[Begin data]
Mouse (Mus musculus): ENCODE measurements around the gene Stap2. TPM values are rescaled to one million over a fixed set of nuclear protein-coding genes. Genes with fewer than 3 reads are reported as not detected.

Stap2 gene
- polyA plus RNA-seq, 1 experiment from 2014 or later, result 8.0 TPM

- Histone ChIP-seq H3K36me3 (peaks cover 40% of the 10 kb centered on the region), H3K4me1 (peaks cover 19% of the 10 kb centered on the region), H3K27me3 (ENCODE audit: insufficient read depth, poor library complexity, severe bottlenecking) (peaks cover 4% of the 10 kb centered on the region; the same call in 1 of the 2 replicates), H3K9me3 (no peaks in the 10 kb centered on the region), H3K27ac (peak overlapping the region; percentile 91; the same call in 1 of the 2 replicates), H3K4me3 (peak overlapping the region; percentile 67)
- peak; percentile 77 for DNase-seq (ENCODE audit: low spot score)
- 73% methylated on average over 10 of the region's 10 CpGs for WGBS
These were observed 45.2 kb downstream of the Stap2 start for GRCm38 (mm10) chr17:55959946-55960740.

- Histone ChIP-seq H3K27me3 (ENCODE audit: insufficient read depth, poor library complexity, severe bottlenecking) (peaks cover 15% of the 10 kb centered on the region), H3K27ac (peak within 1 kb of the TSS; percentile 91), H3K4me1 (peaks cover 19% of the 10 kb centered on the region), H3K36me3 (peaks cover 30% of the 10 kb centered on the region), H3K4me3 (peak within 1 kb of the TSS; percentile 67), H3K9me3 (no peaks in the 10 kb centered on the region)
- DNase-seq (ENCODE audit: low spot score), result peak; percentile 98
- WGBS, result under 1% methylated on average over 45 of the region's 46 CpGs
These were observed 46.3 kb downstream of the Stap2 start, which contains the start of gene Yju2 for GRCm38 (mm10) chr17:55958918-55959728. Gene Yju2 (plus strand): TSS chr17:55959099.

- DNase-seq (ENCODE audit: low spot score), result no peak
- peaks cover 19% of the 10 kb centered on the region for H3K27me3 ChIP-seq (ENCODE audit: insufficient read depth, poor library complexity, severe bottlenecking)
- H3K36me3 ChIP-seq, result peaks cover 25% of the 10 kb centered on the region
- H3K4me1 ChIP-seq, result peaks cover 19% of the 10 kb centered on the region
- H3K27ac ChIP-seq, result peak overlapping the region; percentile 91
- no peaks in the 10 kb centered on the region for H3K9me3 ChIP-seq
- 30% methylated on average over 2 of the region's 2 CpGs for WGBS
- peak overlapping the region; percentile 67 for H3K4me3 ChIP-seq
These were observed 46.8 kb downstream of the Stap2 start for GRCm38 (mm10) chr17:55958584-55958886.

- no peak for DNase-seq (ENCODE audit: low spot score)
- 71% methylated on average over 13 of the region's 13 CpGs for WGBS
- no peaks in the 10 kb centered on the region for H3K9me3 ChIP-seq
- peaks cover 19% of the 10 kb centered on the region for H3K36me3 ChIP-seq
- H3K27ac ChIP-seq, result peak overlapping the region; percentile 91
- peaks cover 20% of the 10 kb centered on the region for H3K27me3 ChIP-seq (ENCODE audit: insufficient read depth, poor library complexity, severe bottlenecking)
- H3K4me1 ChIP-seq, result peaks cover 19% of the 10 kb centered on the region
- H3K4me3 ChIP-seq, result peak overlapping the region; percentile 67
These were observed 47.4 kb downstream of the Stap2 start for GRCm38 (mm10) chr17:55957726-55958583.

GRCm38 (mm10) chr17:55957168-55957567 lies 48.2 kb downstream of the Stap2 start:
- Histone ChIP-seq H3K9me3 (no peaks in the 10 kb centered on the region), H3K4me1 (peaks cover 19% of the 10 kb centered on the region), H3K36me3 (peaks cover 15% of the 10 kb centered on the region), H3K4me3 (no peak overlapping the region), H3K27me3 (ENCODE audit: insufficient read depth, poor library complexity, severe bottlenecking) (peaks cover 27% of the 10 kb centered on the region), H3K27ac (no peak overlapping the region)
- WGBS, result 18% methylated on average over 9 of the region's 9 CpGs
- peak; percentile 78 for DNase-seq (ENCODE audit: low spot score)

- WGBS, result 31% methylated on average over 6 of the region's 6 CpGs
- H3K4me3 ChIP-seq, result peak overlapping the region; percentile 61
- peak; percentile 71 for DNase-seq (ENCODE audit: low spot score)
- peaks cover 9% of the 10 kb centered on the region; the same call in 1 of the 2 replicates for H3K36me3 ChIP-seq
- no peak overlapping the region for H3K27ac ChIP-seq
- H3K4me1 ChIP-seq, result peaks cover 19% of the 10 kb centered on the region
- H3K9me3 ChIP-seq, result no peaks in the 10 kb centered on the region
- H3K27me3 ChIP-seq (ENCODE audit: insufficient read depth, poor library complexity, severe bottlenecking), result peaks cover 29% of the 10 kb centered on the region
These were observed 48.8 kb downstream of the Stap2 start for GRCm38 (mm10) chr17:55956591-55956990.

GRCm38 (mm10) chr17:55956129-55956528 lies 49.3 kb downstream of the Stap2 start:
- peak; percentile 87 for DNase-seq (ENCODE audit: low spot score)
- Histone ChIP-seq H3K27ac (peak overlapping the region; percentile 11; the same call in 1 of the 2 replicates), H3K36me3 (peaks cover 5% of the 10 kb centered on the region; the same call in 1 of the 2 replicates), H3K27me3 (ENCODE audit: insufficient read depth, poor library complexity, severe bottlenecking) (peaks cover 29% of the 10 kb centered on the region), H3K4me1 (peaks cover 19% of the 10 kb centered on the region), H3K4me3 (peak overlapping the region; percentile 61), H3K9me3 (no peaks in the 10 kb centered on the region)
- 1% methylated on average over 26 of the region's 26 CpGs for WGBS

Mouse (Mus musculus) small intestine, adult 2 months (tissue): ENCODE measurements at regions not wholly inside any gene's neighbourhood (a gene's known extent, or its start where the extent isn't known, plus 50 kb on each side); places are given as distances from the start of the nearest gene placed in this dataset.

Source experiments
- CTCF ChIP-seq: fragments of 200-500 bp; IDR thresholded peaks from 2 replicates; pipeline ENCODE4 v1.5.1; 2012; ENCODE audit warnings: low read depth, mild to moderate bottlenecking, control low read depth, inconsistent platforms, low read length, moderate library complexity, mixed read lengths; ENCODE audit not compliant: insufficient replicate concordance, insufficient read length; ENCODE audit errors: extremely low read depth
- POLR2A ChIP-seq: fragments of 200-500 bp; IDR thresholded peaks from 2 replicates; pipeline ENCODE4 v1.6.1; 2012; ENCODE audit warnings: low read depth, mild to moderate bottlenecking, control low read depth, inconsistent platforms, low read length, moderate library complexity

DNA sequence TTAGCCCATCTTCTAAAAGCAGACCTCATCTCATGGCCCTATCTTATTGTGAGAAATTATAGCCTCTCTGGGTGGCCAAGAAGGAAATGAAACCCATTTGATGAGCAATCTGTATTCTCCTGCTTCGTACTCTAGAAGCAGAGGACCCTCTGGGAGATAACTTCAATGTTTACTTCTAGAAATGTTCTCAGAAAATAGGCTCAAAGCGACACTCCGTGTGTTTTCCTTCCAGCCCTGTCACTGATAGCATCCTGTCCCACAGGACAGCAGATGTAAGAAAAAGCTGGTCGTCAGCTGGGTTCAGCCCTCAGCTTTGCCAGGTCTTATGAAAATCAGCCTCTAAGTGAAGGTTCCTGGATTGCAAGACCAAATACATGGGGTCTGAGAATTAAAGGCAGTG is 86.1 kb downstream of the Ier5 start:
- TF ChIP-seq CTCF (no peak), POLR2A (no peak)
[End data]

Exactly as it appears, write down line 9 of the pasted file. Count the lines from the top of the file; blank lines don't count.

- DNase-seq (ENCODE audit: low spot score), result peak; percentile 98